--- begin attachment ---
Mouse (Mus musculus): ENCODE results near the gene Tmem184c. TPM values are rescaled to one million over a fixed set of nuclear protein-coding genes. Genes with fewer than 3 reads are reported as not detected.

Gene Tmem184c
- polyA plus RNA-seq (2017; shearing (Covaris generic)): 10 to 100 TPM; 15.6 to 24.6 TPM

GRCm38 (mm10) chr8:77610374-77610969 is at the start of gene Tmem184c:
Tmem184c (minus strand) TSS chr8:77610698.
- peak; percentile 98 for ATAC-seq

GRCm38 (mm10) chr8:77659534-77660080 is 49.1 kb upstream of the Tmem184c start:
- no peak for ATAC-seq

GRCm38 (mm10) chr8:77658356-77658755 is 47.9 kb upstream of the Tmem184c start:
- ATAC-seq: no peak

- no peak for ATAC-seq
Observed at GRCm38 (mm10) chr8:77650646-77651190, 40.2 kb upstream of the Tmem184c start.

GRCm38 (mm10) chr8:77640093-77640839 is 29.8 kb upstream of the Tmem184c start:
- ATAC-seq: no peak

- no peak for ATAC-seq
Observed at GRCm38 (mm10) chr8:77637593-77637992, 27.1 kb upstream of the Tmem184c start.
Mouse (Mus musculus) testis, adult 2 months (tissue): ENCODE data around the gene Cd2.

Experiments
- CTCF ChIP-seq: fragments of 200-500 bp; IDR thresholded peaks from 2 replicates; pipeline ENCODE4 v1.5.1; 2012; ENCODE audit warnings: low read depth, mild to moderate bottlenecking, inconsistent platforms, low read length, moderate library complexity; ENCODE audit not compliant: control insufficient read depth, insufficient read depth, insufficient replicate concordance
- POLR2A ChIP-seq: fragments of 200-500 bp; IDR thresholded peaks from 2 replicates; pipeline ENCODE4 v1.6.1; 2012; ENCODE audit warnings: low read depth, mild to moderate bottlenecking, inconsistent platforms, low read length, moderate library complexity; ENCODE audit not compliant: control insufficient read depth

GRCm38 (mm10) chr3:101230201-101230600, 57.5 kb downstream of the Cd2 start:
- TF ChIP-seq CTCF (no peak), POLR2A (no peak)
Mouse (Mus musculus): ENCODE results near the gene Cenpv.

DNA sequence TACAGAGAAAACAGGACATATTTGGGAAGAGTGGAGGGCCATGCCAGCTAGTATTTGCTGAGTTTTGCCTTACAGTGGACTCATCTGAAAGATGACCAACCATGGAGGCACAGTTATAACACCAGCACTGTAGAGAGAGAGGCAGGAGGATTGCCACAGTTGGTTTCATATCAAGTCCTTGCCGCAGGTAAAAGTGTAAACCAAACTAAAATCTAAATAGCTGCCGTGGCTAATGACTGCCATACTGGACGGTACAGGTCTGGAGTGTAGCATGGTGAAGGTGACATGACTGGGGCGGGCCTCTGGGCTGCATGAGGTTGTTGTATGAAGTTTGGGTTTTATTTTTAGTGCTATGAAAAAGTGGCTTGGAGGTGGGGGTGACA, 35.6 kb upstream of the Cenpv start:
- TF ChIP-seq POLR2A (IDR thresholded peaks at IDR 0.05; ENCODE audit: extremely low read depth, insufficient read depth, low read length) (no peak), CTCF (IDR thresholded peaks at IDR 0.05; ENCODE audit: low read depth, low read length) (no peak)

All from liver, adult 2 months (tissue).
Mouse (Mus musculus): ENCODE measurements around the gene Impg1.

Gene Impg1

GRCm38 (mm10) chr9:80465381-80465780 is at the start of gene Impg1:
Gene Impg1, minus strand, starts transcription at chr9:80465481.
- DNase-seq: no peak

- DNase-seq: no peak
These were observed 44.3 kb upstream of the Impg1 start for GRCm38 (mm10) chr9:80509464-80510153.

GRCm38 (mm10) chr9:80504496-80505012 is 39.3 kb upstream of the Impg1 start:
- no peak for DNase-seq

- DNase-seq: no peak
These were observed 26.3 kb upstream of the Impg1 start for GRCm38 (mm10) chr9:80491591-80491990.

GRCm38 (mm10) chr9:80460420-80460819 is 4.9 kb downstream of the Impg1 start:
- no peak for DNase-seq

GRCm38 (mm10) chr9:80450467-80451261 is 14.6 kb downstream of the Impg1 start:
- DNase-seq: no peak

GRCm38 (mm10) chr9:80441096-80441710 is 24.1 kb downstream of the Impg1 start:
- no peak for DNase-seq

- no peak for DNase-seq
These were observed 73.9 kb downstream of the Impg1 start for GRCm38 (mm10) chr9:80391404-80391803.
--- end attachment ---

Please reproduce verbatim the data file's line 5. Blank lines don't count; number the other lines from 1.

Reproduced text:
Tmem184c (minus strand) TSS chr8:77610698.